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The author has the distinct pleasure of teaching her undergraduate alma mater, Kentucky State University (KYSU), a small Historically Black College and University (HBCU…
The author has the distinct pleasure of teaching her undergraduate alma mater, Kentucky State University (KYSU), a small Historically Black College and University (HBCU) located in central Kentucky. This university was integral to her development as a young black woman and scholar coming into her own in the early twenty-first century. The author believes HBCU undergraduate experience allowed her to consistently witness successful African Americans as professors, mentors, and leaders. She further believes those individual's high expectations and intense academic rigor prepared her for graduate school at a high research Carnegie doctoral granting institution, the University of Kentucky.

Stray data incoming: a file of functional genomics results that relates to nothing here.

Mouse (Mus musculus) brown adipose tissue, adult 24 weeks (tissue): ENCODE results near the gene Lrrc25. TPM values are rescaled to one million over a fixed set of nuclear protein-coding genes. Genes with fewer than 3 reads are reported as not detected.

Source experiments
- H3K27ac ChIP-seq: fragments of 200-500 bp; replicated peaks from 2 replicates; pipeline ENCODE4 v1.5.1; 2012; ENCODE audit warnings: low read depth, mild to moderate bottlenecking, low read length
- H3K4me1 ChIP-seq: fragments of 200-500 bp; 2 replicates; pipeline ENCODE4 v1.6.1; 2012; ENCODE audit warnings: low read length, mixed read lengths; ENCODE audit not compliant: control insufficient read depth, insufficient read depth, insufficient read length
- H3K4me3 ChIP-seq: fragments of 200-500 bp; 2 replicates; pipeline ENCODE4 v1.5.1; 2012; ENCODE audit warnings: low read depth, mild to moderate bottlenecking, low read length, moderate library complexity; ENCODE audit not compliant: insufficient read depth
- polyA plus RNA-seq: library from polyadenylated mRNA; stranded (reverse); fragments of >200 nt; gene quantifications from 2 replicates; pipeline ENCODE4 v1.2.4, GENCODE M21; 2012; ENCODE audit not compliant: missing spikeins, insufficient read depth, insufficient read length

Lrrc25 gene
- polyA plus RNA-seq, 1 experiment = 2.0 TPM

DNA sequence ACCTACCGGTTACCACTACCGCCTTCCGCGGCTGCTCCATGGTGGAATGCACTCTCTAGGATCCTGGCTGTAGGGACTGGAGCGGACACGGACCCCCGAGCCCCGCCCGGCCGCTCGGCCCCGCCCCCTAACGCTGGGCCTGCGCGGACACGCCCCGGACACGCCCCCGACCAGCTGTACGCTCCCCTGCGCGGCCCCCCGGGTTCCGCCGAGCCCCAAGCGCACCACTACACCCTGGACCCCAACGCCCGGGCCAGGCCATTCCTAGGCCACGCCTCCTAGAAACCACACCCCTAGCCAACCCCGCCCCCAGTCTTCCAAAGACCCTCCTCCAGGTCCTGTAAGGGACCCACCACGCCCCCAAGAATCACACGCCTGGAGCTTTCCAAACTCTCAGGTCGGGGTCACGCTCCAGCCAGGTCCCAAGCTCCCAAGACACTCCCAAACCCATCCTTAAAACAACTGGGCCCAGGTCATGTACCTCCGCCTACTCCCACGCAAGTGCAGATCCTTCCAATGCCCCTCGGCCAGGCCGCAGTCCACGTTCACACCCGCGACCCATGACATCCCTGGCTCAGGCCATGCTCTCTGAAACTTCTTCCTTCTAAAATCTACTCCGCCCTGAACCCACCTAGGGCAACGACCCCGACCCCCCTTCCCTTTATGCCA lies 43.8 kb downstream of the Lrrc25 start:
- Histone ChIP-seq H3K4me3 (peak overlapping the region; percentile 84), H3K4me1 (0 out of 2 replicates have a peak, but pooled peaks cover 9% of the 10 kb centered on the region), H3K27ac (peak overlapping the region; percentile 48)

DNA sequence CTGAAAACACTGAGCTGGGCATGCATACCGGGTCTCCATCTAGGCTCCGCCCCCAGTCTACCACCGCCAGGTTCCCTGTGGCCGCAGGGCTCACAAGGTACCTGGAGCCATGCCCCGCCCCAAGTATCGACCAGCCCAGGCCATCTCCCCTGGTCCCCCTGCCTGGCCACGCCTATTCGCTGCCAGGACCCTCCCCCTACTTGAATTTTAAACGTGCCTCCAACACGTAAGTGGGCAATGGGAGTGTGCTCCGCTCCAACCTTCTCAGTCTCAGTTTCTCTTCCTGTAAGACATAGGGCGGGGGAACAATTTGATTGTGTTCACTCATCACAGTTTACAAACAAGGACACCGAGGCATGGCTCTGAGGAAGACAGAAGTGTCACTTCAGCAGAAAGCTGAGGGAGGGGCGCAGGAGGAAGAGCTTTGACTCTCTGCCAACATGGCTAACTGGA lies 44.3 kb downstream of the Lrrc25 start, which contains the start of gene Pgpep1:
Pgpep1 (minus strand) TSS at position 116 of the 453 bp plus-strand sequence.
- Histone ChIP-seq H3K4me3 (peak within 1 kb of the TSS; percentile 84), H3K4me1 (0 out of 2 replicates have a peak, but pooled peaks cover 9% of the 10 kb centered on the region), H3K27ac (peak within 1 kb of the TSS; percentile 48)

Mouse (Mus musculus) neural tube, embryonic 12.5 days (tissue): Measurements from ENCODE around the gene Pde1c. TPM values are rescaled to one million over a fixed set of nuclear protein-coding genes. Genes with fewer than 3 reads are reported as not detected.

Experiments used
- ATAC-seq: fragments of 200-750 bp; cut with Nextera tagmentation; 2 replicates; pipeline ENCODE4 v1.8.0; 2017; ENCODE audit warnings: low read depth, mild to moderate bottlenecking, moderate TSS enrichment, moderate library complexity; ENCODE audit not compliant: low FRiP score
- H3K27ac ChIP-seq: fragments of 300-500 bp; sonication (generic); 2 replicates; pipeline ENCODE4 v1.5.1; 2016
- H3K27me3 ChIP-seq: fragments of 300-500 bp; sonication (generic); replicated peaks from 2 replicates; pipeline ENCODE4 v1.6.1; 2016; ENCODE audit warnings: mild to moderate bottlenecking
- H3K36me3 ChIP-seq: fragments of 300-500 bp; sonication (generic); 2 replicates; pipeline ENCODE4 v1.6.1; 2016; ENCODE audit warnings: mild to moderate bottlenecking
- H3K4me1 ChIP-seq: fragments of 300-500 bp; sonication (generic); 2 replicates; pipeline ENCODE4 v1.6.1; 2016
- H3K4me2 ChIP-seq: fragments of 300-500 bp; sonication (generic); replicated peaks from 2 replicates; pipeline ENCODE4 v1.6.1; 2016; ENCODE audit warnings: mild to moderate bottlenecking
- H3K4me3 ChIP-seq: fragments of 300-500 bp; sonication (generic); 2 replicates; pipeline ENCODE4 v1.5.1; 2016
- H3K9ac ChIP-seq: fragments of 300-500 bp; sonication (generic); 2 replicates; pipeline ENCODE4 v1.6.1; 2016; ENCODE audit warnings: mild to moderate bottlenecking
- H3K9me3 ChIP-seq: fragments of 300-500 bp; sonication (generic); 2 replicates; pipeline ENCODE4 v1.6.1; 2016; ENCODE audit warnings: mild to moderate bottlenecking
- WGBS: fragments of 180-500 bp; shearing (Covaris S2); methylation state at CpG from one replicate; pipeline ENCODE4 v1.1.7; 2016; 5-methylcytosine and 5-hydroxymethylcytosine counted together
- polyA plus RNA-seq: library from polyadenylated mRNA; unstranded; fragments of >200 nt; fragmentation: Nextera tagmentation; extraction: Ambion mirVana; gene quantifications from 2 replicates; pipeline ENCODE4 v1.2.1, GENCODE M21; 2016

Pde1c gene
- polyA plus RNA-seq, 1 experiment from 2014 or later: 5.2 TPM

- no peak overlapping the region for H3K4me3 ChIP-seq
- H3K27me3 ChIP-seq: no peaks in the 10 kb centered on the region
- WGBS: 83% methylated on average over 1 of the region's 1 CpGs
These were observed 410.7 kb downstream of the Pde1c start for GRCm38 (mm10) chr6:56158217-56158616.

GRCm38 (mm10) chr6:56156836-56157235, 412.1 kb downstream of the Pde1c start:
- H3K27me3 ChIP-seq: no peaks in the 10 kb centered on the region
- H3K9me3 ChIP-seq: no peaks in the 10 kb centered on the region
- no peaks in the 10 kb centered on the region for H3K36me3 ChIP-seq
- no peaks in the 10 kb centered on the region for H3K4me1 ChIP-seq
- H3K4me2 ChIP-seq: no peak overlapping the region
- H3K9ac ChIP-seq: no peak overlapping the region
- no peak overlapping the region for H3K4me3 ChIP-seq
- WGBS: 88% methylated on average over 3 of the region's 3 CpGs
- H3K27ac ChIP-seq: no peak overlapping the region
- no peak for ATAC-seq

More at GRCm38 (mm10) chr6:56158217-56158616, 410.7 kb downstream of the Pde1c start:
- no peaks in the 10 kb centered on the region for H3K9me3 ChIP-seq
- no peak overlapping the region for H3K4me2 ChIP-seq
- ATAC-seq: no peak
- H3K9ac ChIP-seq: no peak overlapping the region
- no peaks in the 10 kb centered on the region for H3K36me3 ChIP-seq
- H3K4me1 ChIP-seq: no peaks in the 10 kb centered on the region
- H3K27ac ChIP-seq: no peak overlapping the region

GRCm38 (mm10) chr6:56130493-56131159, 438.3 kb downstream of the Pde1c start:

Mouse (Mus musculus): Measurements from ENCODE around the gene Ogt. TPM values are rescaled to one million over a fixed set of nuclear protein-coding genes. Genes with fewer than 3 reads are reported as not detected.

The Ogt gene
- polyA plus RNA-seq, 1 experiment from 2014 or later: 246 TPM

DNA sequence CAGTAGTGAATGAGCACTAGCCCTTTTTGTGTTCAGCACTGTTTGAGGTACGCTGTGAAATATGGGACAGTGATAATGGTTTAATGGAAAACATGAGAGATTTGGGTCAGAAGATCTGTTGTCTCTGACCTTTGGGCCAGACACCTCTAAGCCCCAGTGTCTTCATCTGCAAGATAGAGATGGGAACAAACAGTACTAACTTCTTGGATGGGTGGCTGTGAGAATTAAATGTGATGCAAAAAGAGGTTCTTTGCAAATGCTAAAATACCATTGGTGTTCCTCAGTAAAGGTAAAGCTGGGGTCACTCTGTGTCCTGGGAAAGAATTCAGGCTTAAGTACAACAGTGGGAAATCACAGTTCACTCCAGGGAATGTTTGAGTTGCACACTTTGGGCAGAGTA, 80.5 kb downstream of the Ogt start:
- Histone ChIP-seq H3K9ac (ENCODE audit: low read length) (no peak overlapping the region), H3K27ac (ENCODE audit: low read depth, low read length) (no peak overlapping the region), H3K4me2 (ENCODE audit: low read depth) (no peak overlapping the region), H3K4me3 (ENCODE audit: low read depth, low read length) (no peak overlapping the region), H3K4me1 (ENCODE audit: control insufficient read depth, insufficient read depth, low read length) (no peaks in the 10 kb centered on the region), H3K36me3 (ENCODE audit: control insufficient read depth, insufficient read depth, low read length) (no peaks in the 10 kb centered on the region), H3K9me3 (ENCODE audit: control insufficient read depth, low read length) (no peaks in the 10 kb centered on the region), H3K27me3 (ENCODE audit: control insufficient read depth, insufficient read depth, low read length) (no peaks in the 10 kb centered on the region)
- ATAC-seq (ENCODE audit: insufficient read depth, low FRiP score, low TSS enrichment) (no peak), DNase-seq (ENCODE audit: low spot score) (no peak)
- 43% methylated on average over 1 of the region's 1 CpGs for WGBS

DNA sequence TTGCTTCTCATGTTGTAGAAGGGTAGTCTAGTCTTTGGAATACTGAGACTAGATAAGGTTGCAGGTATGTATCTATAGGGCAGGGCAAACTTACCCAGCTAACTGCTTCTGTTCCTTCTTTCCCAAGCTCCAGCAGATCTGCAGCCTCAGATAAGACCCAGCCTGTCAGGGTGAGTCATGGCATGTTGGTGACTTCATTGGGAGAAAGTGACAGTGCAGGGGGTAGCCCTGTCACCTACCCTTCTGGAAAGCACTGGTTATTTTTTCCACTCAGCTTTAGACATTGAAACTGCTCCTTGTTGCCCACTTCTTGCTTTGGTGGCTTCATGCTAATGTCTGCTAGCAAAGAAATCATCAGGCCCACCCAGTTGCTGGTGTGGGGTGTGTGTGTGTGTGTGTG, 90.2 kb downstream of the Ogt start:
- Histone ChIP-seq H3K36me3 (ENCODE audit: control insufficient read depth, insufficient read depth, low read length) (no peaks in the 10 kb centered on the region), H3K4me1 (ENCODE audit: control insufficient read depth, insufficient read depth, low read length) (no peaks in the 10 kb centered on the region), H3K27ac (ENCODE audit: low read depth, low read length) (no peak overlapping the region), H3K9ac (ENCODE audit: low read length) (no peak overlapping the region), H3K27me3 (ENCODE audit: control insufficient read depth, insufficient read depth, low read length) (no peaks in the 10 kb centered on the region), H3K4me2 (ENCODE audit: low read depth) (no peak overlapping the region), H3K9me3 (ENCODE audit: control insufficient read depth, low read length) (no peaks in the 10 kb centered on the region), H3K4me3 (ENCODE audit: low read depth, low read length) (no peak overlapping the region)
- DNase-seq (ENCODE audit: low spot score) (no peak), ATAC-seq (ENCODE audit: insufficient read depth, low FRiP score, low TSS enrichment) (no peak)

It was not a surprise when she experienced both racial micro- and macroaggressions during her matriculation at the University of Kentucky. She remembers being the only African American in her classes and the only one in the entire doctoral program at certain points. The author's experiences in her doctoral program helped her immensely appreciate the HBCU experience.
After her graduate school experience, the author dreamed of returning to her alma mater and serving students in ways in which my mentors and professors influenced her. However, the return to her HBCU as a tenure-track assistant professor was a culture shock because she was the only full-time African-American tenure-track teaching faculty in the division of social sciences.